The Supreme Court has issued notices to the UP State Commission for Protection of Child Rights and the Delhi Commission for Protection of Child Rights, against the manner in which children in conflict with law are being dealt with by the concerned state authorities.

The Supreme Court has issued notices to the UP State Commission for Protection of Child Rights and the Delhi Commission for Protection of Child Rights, against the manner in which children in conflict with law are being dealt with by the concerned state authorities.

The order has been passed in a miscellaneous application moved by Amicus Curiae Aparna Bhat, in the case titled InRe: Exploitation of Children in Orphanages in State of Tamil Nadu v. Union of India, calling attention to the illegal acts of UP and Delhi police who are alleged to have detained and tortured minors in police stations.

After hearing the Petitioner, the division bench comprising Justice Deepak Gupta and Justice Aniruddha Bose, asked both the state Commissions to submit their responses within three weeks.

They further directed that the National Commission for Protection of Child Rights and the Union of India may also look into the matter and submit their reports within three weeks.

Bhat had approached the Supreme Court contending that despite explicit directions of the court dated December 5, 2018, children are treated poorly by the state authorities, bordering on severe abuse in many child care institutions across the country.

The Supreme Court held that Section 10 of the JJ Act stipulate that a child in conflict with law has to be placed under the charge of the special juvenile police unit or the designated child welfare officer only and not under regular police custody. Further, Section 12 stipulates that Bail is the rule in case of juveniles.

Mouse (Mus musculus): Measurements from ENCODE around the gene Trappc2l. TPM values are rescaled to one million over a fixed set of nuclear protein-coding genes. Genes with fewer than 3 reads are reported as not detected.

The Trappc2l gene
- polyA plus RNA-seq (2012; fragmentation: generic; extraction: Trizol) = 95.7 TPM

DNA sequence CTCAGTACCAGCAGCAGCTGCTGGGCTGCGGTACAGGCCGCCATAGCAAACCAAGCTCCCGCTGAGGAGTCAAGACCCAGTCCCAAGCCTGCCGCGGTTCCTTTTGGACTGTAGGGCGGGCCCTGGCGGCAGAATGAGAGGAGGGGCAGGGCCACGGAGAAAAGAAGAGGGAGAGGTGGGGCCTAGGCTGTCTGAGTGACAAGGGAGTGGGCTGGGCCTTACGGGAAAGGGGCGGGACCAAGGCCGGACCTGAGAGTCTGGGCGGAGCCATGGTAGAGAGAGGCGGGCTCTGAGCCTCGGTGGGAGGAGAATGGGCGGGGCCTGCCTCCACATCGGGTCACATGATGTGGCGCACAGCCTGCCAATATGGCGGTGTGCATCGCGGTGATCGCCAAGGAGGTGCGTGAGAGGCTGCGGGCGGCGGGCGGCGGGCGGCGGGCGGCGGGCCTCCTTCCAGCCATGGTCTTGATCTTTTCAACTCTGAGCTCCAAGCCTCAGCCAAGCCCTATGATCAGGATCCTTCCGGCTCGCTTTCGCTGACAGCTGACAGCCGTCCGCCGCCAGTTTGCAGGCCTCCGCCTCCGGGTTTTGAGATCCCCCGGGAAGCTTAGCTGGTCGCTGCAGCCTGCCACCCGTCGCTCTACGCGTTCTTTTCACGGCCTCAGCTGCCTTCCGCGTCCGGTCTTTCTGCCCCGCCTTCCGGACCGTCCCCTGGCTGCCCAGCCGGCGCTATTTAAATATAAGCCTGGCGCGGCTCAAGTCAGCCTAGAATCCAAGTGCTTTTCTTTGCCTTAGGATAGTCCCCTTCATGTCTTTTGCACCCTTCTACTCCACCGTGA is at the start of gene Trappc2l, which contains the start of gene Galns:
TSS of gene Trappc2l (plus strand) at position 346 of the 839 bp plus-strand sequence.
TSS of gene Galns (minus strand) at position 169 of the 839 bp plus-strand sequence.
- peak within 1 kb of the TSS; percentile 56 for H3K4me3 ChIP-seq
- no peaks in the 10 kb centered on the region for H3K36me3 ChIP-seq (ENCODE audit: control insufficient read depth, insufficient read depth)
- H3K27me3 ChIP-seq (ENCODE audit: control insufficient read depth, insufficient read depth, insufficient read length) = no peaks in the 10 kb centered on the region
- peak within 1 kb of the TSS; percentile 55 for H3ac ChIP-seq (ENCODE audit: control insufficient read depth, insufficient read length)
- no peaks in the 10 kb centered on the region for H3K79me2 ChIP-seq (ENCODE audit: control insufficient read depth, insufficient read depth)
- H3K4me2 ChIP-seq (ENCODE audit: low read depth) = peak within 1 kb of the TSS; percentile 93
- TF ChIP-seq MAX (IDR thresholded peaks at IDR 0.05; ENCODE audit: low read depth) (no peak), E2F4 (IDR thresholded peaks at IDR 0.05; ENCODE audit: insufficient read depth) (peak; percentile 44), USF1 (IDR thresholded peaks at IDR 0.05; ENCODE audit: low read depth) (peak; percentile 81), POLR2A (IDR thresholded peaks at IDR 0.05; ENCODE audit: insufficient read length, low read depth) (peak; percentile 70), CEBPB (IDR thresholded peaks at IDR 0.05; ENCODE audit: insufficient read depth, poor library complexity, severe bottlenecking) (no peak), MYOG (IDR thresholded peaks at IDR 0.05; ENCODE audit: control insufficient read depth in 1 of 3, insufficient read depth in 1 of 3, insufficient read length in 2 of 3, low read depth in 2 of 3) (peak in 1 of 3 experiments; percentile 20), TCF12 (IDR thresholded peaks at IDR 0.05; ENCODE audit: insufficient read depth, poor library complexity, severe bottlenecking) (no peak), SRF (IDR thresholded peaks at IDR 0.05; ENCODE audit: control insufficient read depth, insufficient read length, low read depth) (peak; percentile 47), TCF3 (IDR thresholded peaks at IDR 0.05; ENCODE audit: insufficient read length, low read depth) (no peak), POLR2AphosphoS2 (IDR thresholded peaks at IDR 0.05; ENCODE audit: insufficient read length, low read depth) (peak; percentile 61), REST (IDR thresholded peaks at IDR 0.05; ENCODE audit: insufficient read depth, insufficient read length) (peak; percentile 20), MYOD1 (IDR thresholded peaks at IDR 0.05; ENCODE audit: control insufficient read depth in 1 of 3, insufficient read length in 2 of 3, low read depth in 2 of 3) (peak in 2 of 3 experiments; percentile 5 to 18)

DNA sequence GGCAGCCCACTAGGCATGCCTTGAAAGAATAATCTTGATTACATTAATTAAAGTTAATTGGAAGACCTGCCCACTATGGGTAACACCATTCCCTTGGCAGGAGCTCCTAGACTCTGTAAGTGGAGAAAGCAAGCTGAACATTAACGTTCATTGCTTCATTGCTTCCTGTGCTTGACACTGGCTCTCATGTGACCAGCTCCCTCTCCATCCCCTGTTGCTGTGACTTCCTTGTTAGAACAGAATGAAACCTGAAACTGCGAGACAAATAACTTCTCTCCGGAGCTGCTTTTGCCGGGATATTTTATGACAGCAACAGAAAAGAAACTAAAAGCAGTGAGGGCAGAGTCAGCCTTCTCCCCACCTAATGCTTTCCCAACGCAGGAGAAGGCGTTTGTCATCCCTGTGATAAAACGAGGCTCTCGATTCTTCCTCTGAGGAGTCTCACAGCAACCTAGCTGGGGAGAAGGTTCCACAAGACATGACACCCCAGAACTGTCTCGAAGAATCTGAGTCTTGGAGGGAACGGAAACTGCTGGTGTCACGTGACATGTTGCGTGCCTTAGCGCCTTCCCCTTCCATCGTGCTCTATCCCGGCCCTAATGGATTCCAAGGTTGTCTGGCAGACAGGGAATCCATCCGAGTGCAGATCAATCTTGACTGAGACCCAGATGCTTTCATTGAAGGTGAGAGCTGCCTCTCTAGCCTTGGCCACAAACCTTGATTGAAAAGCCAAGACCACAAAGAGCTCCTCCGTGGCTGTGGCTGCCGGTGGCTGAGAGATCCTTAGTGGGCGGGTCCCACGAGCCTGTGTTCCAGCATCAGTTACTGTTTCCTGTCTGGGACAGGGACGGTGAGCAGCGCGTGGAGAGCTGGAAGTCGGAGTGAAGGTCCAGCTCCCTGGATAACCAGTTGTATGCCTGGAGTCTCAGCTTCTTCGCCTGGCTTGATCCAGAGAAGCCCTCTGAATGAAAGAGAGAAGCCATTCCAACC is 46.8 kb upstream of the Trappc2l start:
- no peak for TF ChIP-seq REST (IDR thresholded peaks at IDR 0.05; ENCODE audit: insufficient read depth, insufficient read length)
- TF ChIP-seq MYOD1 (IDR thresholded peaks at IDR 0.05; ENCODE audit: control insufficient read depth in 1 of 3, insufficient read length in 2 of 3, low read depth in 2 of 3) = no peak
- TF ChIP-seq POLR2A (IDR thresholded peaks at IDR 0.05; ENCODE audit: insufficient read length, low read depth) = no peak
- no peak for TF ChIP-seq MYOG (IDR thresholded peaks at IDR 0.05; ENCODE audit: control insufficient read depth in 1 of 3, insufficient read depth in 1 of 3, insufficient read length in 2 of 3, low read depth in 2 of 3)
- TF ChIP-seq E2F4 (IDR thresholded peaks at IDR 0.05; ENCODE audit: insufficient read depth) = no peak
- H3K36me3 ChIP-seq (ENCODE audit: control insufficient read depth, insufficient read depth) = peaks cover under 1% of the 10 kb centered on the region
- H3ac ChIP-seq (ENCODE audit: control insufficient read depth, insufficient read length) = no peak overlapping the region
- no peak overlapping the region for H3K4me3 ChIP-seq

“Sub-section (1) [Section 12 of JJ Act] makes it absolutely clear that a child alleged to be in conflict with law should be released on bail with or without surety or placed under the supervision of a probation officer or under the care of any fit person. The only embargo created is that in case the release of the child is likely bring him into association with known criminals or expose the child to moral, physical or psychological danger or where the release of the child would defeat the ends of justice, then bail can be denied for reasons to be recorded in writing. Even if bail is not granted, the child cannot be kept in jail or police lockup and has to be kept in an observation home or place of safety”.

Taking an exception to the same, the court held that the JJ Boards have a duty to ensure that children in conflict with law are not abused.

All JJBs in the country must follow the letter and spirit of the provisions of the Act. We make it clear that the JJBs are not meant to be silent spectators and pass orders only when a matter comes before them. They can take note of the factual situation if it comes to the knowledge of the JJBs that a child has been detained  in prison or police lock up. It is the duty of the JJBs to ensure that the child is immediately granted bail or sent to an observation home or a place of safety. The Act cannot be flouted by anybody, least of all the police,” the bench observed.

Bhat had also alleged that the government did not given her a copy of the report on children lodged in Child Care Institutions and the measures taken to ensure their protection, even though more than 14 months had passed since the directions.

In this backdrop, the court has directed the NCPCR and the Union of India to furnish reports, if any, within three weeks.

The matter has now been listed for final hearing on March 24, 2020.

Case Details:
Case Title: In Re: Exploitation of Children in Orphanages in State of Tamil Nadu v. Union of India
Case No.: WP (Crl) No. 102/2007
Quorum: Justice Deepak Gupta and Justice Aniruddha Bose

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